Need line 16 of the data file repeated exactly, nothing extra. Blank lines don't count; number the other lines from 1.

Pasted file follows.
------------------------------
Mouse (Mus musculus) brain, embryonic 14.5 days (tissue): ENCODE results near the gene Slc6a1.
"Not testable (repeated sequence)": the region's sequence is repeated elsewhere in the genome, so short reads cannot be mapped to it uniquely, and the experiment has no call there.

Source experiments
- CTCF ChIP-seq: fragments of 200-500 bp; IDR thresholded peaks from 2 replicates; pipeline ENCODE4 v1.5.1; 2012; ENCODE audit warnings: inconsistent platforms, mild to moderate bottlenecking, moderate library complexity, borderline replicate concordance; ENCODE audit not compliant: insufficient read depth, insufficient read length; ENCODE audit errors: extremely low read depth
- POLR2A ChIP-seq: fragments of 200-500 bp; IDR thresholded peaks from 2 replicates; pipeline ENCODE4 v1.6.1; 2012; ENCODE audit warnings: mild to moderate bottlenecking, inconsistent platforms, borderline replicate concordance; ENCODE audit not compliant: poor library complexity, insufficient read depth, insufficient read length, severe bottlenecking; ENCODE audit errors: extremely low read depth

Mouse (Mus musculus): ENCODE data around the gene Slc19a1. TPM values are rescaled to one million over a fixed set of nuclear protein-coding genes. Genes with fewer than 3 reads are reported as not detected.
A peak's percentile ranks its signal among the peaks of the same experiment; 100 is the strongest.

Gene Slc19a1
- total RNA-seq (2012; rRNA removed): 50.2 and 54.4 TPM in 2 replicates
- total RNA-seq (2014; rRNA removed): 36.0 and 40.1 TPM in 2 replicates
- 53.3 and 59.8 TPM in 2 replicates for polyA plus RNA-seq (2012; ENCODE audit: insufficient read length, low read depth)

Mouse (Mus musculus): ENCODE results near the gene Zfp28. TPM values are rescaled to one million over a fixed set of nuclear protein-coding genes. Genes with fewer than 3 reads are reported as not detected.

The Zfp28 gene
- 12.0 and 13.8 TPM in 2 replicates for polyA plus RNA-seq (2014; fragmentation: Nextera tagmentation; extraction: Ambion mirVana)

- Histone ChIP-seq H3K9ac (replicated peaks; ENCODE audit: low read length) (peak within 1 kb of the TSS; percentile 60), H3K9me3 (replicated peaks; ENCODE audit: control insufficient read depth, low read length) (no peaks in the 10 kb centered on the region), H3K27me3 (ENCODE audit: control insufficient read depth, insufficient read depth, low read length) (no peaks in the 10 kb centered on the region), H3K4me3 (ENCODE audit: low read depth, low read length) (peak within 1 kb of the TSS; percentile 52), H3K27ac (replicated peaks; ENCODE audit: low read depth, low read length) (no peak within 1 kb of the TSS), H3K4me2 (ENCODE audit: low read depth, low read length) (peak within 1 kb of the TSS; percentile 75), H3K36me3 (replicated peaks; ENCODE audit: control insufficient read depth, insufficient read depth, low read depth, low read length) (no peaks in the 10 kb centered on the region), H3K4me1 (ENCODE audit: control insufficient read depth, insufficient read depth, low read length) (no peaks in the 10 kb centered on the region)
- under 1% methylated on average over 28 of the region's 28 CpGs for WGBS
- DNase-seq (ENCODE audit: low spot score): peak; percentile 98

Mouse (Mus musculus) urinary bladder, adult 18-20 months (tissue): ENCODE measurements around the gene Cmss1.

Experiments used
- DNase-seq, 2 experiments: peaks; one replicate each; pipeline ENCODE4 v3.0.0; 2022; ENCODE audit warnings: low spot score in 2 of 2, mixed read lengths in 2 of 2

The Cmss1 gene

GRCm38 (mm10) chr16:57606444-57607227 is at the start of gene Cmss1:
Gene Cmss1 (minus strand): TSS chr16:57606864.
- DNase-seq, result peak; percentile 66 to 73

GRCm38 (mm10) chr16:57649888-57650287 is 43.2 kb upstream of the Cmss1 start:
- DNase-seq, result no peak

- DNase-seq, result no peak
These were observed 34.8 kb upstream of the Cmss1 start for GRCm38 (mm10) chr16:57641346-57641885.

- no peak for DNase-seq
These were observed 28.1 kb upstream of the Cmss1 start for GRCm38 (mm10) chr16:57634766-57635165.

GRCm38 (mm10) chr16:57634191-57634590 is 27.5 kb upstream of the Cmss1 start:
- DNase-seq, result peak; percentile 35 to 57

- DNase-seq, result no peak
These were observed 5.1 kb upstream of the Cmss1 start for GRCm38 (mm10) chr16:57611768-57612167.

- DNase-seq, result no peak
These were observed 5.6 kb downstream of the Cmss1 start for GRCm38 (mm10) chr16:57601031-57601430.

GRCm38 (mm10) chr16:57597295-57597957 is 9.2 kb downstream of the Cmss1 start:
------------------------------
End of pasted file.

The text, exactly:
- under 1% methylated on average over 28 of the region's 28 CpGs for WGBS